THIS week, representatives of African governments, United Nations agencies, civil society organisations, private sector, women’s groups, youth groups and other stakeholders converged on Victoria Falls for the sixth session of the Africa Regional Forum on Sustainable Development.
Organised annually, the forum provides an opportunity for African countries to advance the implementation of the SDGs (sustainable development goals) and Agenda 2063 through progress reviews; identification of challenges and opportunities, as well as peer learning on transformative solutions for sustainable development.
Across the region, many countries, Zimbabwe included, are currently preparing voluntary national reviews (VNR) in the spirit of renewed partnership for the SDGs. These reviews, to be presented at the high-level Political Forum on Sustainable Development in July, are useful, primarily for national dialogue and policy formulation, peer learning and strategic positioning of individual African states and the region as a whole.
Here in Zimbabwe, the UNDP (United Nations Development Programme), together with other members of the United Nations system, are supporting the preparation of the first-ever national SDG progress report and the second VNR, to accurately and comprehensively reflect the status of SDGs implementation, highlighting the challenges faced and prospects for the future.
The regional forum and the national review are timely for Zimbabwe as we begin the “Decade of Action” — a decade to deliver a transformed and prosperous Africa. The forum comes at a defining time in Zimbabwe’s development journey: at the tail end of the Transitional Stabilisation Programme and the start of the preparation for the next national development strategy.
There is, undoubtedly, a need to look back and learn useful lessons from the SDG implementation over the past five years, a period of difficult economic conditions but nonetheless unmatched resilience by Zimbabweans. It is important for the country to chart a new path for accelerating progress towards the SDGs.
At the continental level, there are great opportunities — Zimbabwe joining the Africa Peer Review Mechanism, and the ratification of the African Continental Free Trade Area (AfCTA) to name a few. This latter holds much promise for the region and its people through promoting intra-regional commerce and boosting the region’s trading position on the global scene by strengthening the African voice within the multilateral trading system. However, Zimbabwe needs to ready itself for this trade openness and promote its export industries and import substitution to fully benefit from this progressive agreement.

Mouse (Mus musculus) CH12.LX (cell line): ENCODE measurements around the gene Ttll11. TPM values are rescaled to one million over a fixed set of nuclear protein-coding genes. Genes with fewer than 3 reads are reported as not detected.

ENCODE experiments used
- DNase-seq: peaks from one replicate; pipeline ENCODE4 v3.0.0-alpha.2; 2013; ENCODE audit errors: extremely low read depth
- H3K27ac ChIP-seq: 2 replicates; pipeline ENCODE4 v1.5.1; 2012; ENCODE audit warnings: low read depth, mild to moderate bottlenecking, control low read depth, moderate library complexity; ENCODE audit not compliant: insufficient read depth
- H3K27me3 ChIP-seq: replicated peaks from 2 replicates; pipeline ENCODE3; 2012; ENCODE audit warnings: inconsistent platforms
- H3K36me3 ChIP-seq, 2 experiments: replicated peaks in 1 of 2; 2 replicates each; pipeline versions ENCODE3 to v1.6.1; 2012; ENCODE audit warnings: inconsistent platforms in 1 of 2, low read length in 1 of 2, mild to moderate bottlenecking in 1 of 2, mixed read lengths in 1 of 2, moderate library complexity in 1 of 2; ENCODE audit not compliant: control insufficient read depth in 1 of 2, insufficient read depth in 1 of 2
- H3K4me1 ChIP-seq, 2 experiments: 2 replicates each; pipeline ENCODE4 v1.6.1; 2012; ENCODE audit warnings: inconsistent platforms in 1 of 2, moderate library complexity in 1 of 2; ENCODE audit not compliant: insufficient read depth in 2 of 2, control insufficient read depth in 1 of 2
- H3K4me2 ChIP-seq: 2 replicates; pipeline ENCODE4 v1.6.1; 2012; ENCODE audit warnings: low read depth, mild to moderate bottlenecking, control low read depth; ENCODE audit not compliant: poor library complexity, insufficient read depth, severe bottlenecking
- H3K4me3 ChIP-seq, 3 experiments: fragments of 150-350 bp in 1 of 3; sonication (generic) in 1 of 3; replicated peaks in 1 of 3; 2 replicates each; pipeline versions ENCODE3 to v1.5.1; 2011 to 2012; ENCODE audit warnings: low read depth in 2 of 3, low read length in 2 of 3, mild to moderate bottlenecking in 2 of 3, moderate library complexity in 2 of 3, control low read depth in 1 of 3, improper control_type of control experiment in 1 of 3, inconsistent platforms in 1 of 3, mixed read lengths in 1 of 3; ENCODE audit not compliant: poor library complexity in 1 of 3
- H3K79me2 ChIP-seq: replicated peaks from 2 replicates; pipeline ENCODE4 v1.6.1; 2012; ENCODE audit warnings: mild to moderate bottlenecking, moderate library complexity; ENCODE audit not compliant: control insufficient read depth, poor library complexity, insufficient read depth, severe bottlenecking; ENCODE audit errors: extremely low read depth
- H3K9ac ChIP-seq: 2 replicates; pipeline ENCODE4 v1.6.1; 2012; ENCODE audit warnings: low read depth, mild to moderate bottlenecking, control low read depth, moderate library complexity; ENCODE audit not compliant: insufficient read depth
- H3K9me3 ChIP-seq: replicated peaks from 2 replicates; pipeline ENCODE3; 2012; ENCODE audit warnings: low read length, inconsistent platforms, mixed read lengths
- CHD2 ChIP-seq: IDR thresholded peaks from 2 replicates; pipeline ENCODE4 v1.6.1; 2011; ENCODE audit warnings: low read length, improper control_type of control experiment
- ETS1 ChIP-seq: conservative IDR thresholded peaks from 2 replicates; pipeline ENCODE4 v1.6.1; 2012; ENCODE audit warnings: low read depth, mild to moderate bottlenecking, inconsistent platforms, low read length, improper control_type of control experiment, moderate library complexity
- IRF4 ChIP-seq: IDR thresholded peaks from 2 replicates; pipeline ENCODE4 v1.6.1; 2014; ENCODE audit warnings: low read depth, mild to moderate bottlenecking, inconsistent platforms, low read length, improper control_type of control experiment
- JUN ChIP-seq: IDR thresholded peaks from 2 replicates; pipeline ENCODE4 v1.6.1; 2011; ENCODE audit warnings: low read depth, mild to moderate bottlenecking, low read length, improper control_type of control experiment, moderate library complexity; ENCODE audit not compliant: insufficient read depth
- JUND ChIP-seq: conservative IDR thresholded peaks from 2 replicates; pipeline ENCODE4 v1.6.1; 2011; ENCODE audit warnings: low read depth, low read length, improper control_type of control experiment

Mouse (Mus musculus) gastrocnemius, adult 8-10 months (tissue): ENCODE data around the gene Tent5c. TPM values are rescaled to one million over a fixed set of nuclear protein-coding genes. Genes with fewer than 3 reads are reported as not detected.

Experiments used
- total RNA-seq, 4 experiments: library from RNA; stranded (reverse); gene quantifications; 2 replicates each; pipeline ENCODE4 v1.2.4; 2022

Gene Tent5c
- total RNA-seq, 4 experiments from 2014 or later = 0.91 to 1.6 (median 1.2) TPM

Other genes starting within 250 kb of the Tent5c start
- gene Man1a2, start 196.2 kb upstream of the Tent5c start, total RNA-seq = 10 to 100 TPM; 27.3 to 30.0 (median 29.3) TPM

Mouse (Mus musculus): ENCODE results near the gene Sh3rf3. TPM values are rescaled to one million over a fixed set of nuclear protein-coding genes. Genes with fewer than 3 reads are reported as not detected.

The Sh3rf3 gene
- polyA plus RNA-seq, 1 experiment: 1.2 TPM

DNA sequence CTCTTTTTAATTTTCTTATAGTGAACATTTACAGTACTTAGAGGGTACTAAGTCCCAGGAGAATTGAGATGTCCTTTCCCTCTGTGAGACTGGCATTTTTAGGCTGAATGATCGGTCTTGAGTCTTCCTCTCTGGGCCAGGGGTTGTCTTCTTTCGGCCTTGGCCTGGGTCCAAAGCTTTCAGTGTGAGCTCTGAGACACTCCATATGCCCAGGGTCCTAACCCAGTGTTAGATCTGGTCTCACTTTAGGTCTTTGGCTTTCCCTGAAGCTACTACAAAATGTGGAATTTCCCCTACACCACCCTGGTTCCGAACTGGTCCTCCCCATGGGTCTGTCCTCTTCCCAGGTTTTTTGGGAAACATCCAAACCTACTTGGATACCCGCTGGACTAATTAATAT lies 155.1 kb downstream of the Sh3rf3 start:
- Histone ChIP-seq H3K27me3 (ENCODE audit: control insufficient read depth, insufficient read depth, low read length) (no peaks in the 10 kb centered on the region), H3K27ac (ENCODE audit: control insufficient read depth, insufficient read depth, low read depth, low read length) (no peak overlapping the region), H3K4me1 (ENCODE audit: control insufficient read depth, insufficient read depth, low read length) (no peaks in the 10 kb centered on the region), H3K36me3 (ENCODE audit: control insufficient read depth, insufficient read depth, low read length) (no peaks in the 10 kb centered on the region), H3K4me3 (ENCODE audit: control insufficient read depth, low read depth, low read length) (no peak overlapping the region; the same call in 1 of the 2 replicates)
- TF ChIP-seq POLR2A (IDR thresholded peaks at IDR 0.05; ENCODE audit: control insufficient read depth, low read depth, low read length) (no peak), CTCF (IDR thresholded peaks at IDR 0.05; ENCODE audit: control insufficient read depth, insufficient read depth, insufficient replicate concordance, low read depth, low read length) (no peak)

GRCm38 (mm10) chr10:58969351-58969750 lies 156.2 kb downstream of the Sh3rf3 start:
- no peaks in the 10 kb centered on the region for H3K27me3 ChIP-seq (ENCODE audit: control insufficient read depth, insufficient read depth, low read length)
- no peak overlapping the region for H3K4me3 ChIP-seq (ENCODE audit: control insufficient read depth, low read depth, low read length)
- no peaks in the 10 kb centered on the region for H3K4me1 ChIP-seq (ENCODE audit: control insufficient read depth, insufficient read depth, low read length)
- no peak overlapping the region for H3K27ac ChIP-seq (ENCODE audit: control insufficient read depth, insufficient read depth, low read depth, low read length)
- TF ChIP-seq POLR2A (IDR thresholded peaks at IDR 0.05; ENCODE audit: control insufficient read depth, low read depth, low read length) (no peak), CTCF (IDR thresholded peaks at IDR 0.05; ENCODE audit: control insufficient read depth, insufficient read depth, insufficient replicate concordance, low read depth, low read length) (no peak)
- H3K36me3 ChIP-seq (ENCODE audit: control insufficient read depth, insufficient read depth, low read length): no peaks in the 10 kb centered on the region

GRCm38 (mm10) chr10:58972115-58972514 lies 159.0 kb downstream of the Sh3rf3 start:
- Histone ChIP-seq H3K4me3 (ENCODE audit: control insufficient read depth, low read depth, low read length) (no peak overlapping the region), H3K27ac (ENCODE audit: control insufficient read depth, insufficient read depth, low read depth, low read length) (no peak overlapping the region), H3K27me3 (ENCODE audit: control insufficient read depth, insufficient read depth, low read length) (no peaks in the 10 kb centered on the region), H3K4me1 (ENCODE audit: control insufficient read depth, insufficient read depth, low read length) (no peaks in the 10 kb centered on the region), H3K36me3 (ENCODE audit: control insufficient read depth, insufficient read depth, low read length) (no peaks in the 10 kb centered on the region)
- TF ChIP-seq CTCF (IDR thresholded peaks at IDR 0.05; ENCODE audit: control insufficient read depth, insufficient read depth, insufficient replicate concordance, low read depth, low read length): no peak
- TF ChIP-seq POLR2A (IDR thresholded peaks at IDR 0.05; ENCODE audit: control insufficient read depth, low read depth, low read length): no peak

The promise of the SDGs — similar to the ambition of Zimbabwe’s Vision 2030 — requires a “business unusual” approach to development, a collective and concerted action of all and sundry. The goals are not about poverty reduction, they require poverty eradication, not about improving access to energy, but ensuring universal access to affordable, reliable and modern energy services etc.
With only 10 years left to reach the goals, our ambition levels must exceed even that of our dreams. We may not reach all goals in all countries, but we should not fail for want of trying.
Zimbabwe is no exception to this: yes, we recognise the challenges, but those should not cloud our vision or dampen our ambition. This is what development is all about, and success will be possible when we all pull in the same direction to transform the opportunities into tangible benefits for the people, the economy and the environment.
The #DecadeOfAction must be a period of concerted and tangible action. Development will not occur by happenstance, and nothing should be left to chance. It is for this reason that I welcome the opportunity that the forum will accord Zimbabwe, being the host, to guide the design of the development of transformative strategies for accelerating progress towards the SDGs and Agenda 2063 in the country and the region as a whole. It is also my hope that the transformative strategies will be translated into action at the national level in Zimbabwe.
Over the next few days, the country has an opportunity to engage with her neighbours and peers from across the region and evolve strategies that deliver the promise of the SDGs — a promise of prosperity for the people in a peaceful environment in harmony with mother nature.
UNDP is committed to accompanying the country in its the journey towards the SDG promise — amongst others — by supporting the preparation and implementation of the SDG-based National Development Strategy.
Georges van Montfort.
UNDP resident representative for Zimbabwe.